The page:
Why patient burnout is a 'silent public health crisis'

Photo: Emily Olsen / MobiHealthNews

CHICAGO — Provider burnout and overwork is a hot topic in the wake of the COVID-19 pandemic. But patients often struggle to navigate their own care in the complex and fragmented U.S. healthcare system. 

At HIMSS233, Grace Cordovano, patient advocate and CEO of Enlightening Results, called patient burnout a “silent public health crisis.”

“I can assure you that the manual outdated workflows, the paper on clipboards, the fax machines, the scanners, the CDs, the phone calls, and trying to navigate the menus that have 10 different variations only to land in a voicemail box that’s never returned, to be put on hold for 45 minutes, two hours, three hours, to get a call back when you can’t talk because you don’t have privacy in your workspace,” she said. “All of these things are barriers to care that the people that you serve need.”

Bradley Schwartz, founder of Greater National Advocates​, said providers need to realize many patients aren’t able to advocate for themselves or make use of the information they’re being given. 

“If we can acknowledge that when you become a patient, you lose power, you are freaked out, your head is spinning. And when you’re sitting there nodding and nodding, that doesn’t mean you understand,” he said. 

But patients now have access to more information about their health and care. That makes communication and relationships even more important, said Christine Von Raesfeld, founder and CEO of People with Empathy

“Most of the information that is valuable, that is correct, is behind paywalls. So as patients, what we’re getting at is the breakdown, the free version from whoever we trust to give that information to us,” she said.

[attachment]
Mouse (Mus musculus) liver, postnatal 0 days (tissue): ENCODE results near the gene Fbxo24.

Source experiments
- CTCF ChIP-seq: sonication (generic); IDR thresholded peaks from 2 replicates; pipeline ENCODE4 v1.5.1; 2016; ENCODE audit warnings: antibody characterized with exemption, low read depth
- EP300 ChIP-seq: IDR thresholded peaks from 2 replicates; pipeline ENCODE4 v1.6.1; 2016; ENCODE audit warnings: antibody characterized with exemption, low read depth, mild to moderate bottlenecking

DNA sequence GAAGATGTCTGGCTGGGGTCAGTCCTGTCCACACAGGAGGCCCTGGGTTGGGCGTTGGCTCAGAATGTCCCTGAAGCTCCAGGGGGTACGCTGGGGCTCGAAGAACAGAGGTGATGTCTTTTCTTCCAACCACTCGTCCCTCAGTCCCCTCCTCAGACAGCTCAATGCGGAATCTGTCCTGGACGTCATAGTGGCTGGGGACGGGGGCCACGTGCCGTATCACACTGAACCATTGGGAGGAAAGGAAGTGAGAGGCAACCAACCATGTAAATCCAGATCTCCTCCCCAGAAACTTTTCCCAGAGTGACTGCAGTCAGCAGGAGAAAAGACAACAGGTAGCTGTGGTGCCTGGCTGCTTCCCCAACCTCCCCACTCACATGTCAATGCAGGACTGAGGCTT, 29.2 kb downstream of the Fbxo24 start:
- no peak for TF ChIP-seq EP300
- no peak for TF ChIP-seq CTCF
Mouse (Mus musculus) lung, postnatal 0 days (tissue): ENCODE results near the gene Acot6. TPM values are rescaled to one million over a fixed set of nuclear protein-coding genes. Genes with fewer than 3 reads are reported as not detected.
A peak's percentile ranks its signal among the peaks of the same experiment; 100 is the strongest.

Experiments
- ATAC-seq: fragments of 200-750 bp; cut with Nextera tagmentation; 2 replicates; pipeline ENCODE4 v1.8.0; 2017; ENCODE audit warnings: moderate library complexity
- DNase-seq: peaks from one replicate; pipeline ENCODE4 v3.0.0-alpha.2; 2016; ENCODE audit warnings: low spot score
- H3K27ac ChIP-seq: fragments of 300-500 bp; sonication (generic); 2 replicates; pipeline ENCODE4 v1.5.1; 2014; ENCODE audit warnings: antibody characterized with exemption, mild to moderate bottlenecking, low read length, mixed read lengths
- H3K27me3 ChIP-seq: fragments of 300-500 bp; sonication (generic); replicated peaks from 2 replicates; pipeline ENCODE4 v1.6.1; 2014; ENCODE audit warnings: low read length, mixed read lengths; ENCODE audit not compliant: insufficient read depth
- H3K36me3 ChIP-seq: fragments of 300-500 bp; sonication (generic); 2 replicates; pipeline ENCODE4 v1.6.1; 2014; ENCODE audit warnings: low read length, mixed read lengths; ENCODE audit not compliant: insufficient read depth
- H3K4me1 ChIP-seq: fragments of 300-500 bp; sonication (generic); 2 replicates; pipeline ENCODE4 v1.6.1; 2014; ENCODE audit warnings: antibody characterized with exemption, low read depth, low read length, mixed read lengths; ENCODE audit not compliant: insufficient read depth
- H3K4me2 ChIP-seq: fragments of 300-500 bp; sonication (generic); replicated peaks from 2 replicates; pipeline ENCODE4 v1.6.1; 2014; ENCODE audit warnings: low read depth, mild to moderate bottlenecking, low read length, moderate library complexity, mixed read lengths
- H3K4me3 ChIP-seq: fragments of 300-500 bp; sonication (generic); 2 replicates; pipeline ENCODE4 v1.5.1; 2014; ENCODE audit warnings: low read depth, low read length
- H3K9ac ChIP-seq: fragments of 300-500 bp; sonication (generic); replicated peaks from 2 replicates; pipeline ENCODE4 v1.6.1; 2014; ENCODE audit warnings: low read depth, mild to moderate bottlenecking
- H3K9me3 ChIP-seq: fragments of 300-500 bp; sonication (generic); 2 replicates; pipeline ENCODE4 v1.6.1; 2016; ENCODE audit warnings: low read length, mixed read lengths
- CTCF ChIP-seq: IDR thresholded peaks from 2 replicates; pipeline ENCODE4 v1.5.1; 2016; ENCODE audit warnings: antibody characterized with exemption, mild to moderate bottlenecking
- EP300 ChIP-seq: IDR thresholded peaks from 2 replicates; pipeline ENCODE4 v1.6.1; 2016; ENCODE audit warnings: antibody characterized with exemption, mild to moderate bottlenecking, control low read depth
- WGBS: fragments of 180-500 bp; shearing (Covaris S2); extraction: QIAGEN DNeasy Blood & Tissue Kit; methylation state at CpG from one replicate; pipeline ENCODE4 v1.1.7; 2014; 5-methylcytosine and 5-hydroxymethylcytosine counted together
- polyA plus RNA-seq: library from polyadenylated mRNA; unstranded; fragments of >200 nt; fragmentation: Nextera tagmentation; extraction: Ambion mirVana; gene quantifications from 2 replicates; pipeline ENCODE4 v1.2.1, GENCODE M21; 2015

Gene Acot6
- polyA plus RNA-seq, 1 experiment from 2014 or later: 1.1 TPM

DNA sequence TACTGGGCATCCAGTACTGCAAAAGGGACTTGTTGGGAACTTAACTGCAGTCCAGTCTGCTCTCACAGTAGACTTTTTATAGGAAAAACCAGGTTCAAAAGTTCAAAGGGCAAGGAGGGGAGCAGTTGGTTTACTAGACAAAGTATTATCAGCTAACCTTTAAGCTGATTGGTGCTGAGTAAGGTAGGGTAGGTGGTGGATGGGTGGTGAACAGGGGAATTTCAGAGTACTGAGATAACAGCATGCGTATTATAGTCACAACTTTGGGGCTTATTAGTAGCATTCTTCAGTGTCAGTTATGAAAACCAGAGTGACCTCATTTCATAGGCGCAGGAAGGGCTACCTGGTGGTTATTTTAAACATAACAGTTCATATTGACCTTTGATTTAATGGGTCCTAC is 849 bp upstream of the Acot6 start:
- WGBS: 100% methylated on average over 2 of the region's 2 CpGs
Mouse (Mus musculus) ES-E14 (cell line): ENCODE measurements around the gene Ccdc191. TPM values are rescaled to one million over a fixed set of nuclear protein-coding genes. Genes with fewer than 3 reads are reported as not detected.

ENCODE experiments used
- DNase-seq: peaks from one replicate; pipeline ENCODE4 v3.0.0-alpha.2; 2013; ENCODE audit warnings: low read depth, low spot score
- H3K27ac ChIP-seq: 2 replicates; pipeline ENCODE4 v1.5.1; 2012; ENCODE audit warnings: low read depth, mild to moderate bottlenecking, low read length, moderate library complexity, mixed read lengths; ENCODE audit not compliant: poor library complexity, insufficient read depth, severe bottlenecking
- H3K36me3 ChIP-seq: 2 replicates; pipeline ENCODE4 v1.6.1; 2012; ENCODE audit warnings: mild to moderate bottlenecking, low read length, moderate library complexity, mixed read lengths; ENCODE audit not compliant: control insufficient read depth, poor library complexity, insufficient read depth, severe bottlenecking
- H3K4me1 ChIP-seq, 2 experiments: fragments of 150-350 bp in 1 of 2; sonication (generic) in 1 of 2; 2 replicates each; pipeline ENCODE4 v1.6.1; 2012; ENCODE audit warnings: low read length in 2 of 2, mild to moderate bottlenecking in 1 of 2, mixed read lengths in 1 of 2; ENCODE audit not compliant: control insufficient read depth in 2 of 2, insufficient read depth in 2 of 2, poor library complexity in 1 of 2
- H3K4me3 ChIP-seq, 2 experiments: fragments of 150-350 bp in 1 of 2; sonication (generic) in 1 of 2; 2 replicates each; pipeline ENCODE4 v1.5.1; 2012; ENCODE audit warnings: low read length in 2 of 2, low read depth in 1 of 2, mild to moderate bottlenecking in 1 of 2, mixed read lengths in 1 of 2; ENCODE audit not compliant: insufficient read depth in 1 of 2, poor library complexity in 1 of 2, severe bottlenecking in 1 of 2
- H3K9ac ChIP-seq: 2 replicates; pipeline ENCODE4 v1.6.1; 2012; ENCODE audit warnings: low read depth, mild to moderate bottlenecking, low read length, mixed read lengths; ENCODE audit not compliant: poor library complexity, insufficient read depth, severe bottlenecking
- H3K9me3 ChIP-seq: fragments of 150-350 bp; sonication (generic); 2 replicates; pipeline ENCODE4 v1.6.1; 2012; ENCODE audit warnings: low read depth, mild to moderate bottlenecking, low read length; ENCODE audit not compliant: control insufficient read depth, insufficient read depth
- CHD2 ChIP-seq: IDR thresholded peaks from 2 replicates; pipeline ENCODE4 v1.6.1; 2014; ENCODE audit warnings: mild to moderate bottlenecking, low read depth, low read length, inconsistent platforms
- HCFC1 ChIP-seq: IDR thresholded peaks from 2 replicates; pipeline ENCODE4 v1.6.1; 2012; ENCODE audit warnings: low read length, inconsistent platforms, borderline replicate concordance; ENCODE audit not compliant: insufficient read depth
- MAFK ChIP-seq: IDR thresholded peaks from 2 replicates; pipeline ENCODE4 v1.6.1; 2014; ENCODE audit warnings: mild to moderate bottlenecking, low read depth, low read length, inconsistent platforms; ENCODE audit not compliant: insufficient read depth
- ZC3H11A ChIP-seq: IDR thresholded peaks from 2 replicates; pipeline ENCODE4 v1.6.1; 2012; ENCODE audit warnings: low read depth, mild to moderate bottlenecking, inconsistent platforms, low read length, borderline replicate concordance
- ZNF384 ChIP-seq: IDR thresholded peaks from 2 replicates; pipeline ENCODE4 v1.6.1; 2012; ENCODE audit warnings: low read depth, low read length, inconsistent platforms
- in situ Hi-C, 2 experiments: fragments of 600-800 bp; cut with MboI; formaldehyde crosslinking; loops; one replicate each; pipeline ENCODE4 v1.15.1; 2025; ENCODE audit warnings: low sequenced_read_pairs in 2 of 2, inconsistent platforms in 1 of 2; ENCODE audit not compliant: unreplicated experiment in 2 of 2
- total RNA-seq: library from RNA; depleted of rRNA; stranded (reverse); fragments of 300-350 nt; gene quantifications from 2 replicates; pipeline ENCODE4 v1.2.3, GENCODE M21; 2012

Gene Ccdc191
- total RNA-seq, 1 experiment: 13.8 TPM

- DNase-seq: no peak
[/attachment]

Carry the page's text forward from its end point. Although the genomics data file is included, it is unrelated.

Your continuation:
Encouraging patients to access their health records and check them for accuracy is key. But records are often filled with medical jargon, said Greg O’Neill, director of patient and family health education at Wilmington, Del.-based ChristianaCare. 

“I don’t know if you’ve ever looked at an entire patient chart from an extended medical stay: reams and reams and reams and reams of data. […] We have a plethora of data, you bet,” he said. “How much of it is accurate? How much of it is understandable to the average person? We have a lot of work to do in that space. We need to really prioritize information and present what is important to people as they’re trying to manage their health.”

Rebecca Stametz will offer more detail in the HIMSS23 session “Geisinger’s Journey with Digital Whiteboards: Measuring the Impact.” It is scheduled for Thursday, April 20, at 10:15 a.m. – 10:35 a.m. CT at the North Building, Level 3, Hall B, Booth 8300-8313, Patient Engagement 365.

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